TOKYO • Japan will dispatch its largest warship on a three-month tour of the South China Sea beginning in May, sources said yesterday, in its biggest show of naval force in the region since World War II.
China claims almost all the disputed waters and its growing military presence has fuelled concern in Japan and the West, with the US holding regular air and naval patrols to ensure freedom of navigation.
The Izumo helicopter carrier, commissioned only two years ago, will make stops in Singapore, Indonesia, the Philippines, Indonesia and Sri Lanka before joining the Malabar joint naval exercise with Indian and US ships in the Indian Ocean in July. It will return to Japan in August, the sources added.
"The aim is to test the capability of the Izumo by sending it out on an extended mission," said one of the sources. "It will train with the US Navy in the South China Sea," he added, asking not to be identified.
A spokesman for Japan's Maritime Self-Defence Force declined to comment.
Taiwan, Malaysia, Vietnam, the Philippines and Brunei also claim parts of the sea which has rich fishing grounds, oil and gas deposits and through which around US$5 trillion (S$7 trillion) of global sea-borne trade passes each year.
Japan does not have any claim to the waters but has a separate maritime dispute with China in the East China Sea.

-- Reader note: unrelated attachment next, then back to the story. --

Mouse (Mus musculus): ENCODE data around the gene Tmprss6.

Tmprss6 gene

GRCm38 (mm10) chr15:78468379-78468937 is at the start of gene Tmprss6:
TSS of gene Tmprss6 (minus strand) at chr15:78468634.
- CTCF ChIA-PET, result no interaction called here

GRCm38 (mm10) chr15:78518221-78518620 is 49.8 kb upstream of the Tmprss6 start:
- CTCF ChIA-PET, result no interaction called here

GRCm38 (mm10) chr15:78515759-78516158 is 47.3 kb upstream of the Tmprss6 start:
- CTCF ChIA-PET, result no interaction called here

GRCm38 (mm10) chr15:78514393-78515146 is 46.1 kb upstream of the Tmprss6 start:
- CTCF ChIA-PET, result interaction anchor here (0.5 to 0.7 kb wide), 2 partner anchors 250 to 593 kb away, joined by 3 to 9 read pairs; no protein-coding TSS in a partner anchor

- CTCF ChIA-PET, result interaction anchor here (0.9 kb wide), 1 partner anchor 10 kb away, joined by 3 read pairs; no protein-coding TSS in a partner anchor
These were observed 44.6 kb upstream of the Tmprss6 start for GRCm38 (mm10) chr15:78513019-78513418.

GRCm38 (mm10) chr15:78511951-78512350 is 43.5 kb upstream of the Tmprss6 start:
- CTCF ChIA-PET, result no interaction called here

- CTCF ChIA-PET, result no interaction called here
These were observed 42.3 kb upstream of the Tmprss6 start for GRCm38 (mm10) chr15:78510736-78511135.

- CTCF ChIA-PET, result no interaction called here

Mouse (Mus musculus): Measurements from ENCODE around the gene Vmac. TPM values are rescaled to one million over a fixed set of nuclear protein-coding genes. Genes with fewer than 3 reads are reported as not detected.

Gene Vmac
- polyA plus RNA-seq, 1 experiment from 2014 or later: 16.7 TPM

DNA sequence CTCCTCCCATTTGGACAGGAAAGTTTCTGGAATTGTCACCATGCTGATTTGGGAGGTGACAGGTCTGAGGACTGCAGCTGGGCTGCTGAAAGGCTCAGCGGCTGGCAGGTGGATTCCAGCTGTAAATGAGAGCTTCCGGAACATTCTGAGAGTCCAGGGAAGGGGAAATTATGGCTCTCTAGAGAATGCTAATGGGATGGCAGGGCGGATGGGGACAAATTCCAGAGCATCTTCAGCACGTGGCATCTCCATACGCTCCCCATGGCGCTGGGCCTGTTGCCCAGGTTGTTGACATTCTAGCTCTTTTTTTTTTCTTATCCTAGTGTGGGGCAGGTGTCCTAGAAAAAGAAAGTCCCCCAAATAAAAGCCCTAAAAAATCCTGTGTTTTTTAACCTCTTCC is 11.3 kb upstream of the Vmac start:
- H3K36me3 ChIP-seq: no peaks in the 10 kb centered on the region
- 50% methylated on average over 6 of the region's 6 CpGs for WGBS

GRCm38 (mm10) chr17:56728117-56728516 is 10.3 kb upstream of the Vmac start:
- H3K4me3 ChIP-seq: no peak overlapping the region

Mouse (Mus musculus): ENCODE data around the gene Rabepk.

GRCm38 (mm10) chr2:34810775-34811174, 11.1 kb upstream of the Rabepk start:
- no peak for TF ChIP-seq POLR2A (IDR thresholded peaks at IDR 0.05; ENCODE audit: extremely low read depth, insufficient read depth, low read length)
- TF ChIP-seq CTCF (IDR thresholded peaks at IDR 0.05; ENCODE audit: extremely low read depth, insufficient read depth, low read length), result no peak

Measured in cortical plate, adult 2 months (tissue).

Japan wants to invite Philippine President Rodrigo Duterte, who has pushed for ties with China in recent months as he has criticised the old alliance with the United States, to visit the Izumo when it visits Subic Bay, about 100km west of Manila, another of the sources said.
The 249m-long Izumo is as large as Japan's World War II-era carriers and can operate up to nine helicopters. It resembles the amphibious assault carriers used by US Marines but lacks their well deck for launching vessels.
Japan in recent years, particularly under Prime Minister Shinzo Abe, has been stretching the limits of its post-war, pacifist Constitution. It has designated the Izumo as a destroyer because the Constitution forbids the acquisition of offensive weapons. Still, the vessel allows Japan to project military power well beyond its territory.
Elsewhere, Vietnam yesterday urged China to stop sending cruise ships to the South China Sea in a response to one of Beijing's latest steps to bolster its claims in the strategic waterway.
A Chinese cruise ship with more than 300 passengers visited the disputed Paracel islands earlier this month.